0432 GMT November 22, 2019
Authorities in charge of Spain's top division have spoken to both clubs and made a formal request that the match be reversed, meaning Madrid would host the first meeting between the two this season, goal.com reported.
Should the clubs agree, that would mean the return fixture, due to be played in March 2020, would be hosted at Camp Nou instead.
A statement from the Royal Spanish Football Federation, known as RFEF, read, "RFEF has received the LFP request and has brought the case to the Competition Committee, which has brought the situation to the clubs.
"FC Barcelona and Real Madrid have until Monday to respond. After [their comments] are received and analyzed, the committee will decide."
The request comes amid clashes between Catalan residents and police over the region's independence from Spain, with a big demonstration due to be held on the same day as the Clasico meeting at Camp Nou.
Chaotic scenes in the city ensued following the sentencing of nine Catalan separatist leaders on Monday, with prison terms of between nine and 13 years having been issued by Spain's Supreme Court.
Barcelona released a statement after Monday's sentencing news calling for more dialogue to take place, insisting that "prison is not the solution" for those affected.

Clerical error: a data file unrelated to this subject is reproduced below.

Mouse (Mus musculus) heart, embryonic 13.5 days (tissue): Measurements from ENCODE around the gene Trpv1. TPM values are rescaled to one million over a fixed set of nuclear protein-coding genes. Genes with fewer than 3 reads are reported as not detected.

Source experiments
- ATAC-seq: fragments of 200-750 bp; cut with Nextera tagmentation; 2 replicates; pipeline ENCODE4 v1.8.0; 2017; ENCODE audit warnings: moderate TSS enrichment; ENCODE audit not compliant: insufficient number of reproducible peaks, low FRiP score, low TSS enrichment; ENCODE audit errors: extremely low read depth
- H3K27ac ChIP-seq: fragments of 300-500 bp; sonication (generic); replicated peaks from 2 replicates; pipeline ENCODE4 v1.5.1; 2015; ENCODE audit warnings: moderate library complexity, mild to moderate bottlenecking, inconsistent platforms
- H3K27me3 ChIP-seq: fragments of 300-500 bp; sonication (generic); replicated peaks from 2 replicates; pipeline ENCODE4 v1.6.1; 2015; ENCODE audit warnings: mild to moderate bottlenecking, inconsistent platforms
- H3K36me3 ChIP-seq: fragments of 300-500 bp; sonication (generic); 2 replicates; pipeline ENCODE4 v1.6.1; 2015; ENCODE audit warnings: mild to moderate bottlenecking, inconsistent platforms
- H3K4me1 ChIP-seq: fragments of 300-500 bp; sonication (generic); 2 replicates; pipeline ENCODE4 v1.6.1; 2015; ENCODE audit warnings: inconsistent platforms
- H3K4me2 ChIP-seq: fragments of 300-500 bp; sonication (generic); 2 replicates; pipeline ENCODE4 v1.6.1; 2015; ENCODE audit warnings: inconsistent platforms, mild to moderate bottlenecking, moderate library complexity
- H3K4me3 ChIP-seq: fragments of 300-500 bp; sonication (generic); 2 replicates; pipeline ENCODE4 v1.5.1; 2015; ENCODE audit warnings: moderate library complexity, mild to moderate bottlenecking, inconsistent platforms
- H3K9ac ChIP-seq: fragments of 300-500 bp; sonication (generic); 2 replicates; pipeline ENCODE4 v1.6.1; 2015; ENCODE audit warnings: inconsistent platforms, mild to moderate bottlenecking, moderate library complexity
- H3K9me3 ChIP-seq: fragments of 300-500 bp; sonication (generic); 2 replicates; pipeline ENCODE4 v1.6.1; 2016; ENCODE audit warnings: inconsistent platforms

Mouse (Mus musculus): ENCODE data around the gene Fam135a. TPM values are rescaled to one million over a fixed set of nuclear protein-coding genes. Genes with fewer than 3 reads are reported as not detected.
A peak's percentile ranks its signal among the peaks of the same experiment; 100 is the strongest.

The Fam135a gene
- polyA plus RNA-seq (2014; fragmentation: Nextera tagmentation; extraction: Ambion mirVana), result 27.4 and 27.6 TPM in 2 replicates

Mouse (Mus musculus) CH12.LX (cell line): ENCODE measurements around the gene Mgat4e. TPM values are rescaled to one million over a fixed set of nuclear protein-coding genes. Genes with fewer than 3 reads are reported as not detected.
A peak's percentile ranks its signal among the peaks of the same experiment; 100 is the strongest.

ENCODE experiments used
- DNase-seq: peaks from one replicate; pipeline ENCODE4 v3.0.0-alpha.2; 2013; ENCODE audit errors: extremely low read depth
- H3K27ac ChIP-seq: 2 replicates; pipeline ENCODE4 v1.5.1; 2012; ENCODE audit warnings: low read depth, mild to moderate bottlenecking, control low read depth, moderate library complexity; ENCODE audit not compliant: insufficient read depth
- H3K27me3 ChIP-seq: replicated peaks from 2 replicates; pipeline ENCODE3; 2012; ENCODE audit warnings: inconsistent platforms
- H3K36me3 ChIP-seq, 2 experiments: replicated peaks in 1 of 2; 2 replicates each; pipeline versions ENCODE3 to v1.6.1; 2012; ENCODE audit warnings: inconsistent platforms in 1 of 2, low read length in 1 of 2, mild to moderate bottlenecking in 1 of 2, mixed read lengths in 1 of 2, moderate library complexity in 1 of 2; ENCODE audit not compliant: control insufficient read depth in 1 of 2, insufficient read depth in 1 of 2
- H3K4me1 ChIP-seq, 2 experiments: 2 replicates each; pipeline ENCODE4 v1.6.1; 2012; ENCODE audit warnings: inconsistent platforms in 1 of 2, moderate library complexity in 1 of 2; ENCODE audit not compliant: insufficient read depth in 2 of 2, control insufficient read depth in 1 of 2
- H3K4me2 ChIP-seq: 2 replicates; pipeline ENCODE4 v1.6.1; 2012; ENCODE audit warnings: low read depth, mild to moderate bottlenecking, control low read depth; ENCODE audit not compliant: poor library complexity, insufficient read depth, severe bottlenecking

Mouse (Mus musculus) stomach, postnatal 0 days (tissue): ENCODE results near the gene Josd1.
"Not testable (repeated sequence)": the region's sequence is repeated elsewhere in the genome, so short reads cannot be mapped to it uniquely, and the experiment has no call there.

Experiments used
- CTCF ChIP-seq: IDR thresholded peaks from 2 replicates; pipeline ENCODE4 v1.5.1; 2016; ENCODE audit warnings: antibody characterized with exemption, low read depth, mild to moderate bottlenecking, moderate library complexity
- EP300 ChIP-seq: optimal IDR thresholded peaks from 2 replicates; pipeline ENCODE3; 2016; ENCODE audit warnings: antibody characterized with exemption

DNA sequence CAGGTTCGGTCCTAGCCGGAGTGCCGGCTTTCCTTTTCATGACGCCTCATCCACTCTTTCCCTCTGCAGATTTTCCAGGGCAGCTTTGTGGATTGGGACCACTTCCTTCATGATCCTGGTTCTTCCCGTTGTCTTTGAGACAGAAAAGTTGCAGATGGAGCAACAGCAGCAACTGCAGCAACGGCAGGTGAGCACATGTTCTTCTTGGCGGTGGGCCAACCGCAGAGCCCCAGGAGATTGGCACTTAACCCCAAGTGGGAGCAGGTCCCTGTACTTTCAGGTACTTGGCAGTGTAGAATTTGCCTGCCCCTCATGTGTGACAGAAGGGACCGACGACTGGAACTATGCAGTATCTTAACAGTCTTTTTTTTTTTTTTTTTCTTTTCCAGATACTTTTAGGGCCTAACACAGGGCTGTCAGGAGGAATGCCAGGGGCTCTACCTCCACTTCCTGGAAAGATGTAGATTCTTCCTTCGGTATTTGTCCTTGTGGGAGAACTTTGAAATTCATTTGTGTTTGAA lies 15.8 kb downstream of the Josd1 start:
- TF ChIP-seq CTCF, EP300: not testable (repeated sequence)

"In the same way that the preventive prison sentence didn't help to resolve the conflict, neither will the prison sentence given today, because prison is not the solution. The resolution of the conflict in Catalonia must come exclusively from political dialogue,” the statement read.
"Therefore, now more than ever, the club asks all political leaders to lead a process of dialogue and negotiation to resolve this conflict, which should also allow for the release of convicted civic and political leaders.
"FC Barcelona also expresses all its support and solidarity to the families of those who are deprived of their freedom."
Indeed, Manchester City boss Pep Guardiola, who spent much of his playing career with Barca before managing the Catalans between 2008 and 2012, gave his own statement, with the 48-year-old a vocal supporter of the Catalan movement.
It read, "The leaders condemned today [Monday] represent the majority of political parties in Catalonia. Spain lives in an authoritarian drift in which antiterrorist laws are used to prosecute dissent.
"This fight won't stop until the repression stops and we find a peaceful and democratic solution."